11. Regarding the story, I think it doesn't get mentioned in updates/stretch goals because it is the primary feature covered by initial 1.1M funding. It seems to me that from the beginning Obsidian wanted to do a certain kind of story or not do it at all. I can't really imagine Chris Avellone endorsing a campaign along the lines "if you pledge 3M, we promise you 20% more dialogue text!". I'm a huge fan of Torment myself, probably the best game I've ever played.
  12. Let's take a thought experiment. You are presented with situation in game that you cannot handle without losing one of your party members. Be it scripted sacrifice a'la Pillar of Skulls, a really hard combat encounter, a boss fight, whatever. And, for various reasons, there are only two characters eligible (i.e. you may be playing Arcanum-like game where party size is relatively low). First of them is noticeably better in terms of stats, but he has character alignment opposite to your PC and through in-game dialog it is clear they simply don't get along. The second one is opposite - a trusted companion and friend in terms of game story, but somewhat inadequate in terms of gameplay and combat mechanics. Which one would you pick?
  13. This is certainly a threatening possibility. I too am glad that this game will free the modern RPG from its crippling dependence on turn-based gameplay and bring some diversity to the genre. Absolutely. Wasteland 2 for them old-school purists, PE for us dissatisfied with where the genre is but nontheless wanting a different experience. Only that I didn't made any argument for or against, unless you count advocating for diversity as an argument. Sure I bother to dig and discuss and so on. In respective threads. Overall opinion stemming from the discussion is that too often people rationalise something as being good because of being present in IE games. Opposite is rarely seen. You mean, like what was the point of this thread from the beginning? As it started as a commentary to level scaling overreaction...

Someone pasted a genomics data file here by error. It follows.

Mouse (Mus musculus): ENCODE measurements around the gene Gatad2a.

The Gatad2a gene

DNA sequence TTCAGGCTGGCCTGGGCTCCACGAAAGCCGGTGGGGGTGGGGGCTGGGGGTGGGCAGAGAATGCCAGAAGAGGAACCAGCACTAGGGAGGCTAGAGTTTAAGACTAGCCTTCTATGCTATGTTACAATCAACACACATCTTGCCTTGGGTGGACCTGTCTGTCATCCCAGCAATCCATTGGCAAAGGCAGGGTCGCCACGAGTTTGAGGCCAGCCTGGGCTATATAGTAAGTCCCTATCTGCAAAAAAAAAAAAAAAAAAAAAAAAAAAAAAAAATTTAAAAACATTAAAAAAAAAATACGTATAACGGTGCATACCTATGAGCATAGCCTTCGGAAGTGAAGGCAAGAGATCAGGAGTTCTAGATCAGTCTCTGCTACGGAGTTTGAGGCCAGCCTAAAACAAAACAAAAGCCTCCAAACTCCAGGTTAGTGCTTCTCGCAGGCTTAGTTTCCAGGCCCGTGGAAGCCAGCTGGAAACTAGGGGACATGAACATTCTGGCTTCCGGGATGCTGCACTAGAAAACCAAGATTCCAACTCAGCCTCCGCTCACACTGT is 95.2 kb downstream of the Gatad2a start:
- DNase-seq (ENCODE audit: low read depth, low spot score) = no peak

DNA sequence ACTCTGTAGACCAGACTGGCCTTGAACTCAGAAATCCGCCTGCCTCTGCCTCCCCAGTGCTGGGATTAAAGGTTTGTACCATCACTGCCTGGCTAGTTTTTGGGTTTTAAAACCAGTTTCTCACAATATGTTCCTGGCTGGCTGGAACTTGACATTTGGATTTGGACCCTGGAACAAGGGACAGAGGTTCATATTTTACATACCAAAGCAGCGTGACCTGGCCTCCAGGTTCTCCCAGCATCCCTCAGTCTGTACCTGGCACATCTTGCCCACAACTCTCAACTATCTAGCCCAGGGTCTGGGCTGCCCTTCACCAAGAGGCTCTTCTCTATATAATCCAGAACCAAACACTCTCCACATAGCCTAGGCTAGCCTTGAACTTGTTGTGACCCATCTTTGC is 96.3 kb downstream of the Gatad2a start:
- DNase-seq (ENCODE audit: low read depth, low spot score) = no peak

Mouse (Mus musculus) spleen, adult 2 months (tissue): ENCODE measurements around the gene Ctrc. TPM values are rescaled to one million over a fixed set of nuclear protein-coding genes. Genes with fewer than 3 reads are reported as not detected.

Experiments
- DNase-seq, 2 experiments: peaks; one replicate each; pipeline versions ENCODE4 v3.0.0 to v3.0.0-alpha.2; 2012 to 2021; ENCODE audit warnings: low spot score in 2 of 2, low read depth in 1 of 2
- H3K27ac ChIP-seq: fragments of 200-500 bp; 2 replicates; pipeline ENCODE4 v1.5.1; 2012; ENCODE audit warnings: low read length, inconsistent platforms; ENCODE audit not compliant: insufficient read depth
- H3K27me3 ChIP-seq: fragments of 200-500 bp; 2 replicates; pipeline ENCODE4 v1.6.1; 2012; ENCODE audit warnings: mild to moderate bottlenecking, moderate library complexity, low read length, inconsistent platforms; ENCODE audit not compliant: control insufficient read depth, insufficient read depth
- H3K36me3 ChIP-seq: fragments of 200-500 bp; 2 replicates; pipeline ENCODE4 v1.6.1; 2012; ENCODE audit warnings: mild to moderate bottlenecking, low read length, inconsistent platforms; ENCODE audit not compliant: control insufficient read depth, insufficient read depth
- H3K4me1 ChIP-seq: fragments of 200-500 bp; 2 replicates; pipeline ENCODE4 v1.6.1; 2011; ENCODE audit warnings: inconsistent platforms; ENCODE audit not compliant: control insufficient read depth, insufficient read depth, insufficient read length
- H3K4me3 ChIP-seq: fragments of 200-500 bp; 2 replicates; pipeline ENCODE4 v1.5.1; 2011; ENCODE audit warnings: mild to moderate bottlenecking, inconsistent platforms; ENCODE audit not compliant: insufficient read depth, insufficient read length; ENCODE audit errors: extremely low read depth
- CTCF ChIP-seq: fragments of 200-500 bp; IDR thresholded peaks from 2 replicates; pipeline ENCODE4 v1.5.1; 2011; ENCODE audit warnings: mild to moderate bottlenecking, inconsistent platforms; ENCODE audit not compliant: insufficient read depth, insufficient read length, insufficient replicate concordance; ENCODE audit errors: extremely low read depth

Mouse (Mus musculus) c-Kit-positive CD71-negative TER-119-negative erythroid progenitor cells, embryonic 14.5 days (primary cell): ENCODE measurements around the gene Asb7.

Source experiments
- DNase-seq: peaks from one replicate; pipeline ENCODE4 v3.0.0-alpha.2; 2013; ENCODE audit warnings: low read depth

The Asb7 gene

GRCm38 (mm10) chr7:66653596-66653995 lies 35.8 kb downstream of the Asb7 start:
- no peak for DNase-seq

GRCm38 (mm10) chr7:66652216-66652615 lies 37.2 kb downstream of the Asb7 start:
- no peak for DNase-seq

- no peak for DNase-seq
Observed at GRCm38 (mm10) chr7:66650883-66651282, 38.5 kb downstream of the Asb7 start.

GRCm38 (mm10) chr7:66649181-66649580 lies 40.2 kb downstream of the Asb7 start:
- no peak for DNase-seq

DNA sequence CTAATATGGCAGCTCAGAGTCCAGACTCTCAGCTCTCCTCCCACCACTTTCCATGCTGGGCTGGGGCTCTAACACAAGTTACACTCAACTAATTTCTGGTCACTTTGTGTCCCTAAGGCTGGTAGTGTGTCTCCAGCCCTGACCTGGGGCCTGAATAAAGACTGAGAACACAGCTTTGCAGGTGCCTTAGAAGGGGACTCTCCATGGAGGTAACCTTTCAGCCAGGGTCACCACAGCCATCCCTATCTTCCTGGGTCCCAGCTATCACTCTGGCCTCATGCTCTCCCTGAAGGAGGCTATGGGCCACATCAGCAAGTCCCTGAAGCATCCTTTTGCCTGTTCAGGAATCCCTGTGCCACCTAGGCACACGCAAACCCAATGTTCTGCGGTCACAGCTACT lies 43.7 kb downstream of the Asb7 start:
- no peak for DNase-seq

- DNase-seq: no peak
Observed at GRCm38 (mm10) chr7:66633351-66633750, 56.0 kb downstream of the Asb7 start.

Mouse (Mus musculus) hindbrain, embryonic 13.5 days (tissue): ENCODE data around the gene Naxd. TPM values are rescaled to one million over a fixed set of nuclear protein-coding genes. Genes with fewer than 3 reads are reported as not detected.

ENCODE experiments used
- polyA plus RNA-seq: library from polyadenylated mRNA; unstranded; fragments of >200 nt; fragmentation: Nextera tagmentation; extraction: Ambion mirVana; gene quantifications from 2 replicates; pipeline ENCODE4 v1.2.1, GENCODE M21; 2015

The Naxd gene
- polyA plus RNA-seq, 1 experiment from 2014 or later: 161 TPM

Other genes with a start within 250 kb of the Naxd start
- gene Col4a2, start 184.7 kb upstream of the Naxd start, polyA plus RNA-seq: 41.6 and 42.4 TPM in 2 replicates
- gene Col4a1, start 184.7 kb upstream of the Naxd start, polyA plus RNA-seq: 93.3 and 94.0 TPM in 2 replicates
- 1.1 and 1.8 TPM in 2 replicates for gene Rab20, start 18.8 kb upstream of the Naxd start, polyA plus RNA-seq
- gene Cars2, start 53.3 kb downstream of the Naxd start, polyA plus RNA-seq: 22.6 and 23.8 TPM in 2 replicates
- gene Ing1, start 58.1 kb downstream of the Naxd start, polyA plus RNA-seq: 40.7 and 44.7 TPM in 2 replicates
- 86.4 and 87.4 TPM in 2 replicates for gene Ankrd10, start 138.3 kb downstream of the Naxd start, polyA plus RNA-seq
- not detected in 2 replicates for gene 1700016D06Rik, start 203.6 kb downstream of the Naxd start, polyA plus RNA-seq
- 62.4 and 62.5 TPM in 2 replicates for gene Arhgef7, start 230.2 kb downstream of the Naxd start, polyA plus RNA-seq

14. But the PC is the party leader. It is the leaders job to do EXACTLY what you describe - to plan tactics and lead. And manage resources (technicly he could delegate that to someone else, but whatever). How is that NOT roleplaying? When you are planning your strategy, do you take into account factors like relations between PC and a character, if a character is good/bad, in other words - all the parts of character's design that are not associated with gameplay? If so, yes, this is roleplaying. But if you only look at how useful a character is in combat - not so. Except if your PC is so manipulative and cunning in every game you play. For example, right now I play Baldur's Gate and my character is a Transmuter. All it means for BG mechanics - apart from a minor modifiers when learning - is that he can't use abjuration and necromancy spells, and he gets additional spell per level which doesn't have to represent chosen school. Nontheless, I play it so the majority of my spells are transmutation, even tho combat mechanics would dictate otherwise.
  15. I, for one, want to say: PE is going EXACTLY the way it should for me, and at current state of things (we never know what lies ahead) it's going to be one of the best games ever. Obsidian team took the best possible attitude - they have their own resolve, which they allow to be influenced by fans, but only to a certain degree. They don't want to just recreate the experience associated with classic cRPGs, they want to move it forward, to make a game showing where the genre should be standing today. And rightly so! There is a vocal group on the forums (and in the community as a whole) that argues for even more old-school-ness, for sticking completely to the basis without aiming for progress in terms of gameplay. While I understand their nostalgia, I am also happy that for a good part it will not find itself into a game. I don't want every single cRPG until the end of time to have turn-based combat and vancian magic system and so on. I don't even want a majority of the genre to have these common traits. I have my own likes and dislikes, but above all I value diversity. Not only it's the only possible way to achieve progress (and it's valid not only for video games) but it also allows everyone to find their own game, as opposed to bending to supposedely "superior" mechanics as presented in old titles, and being told that one is a poor player if he/she simply can't stand it. So, if anyone from Obsidian will read it - stay with your resolve, guys. /rant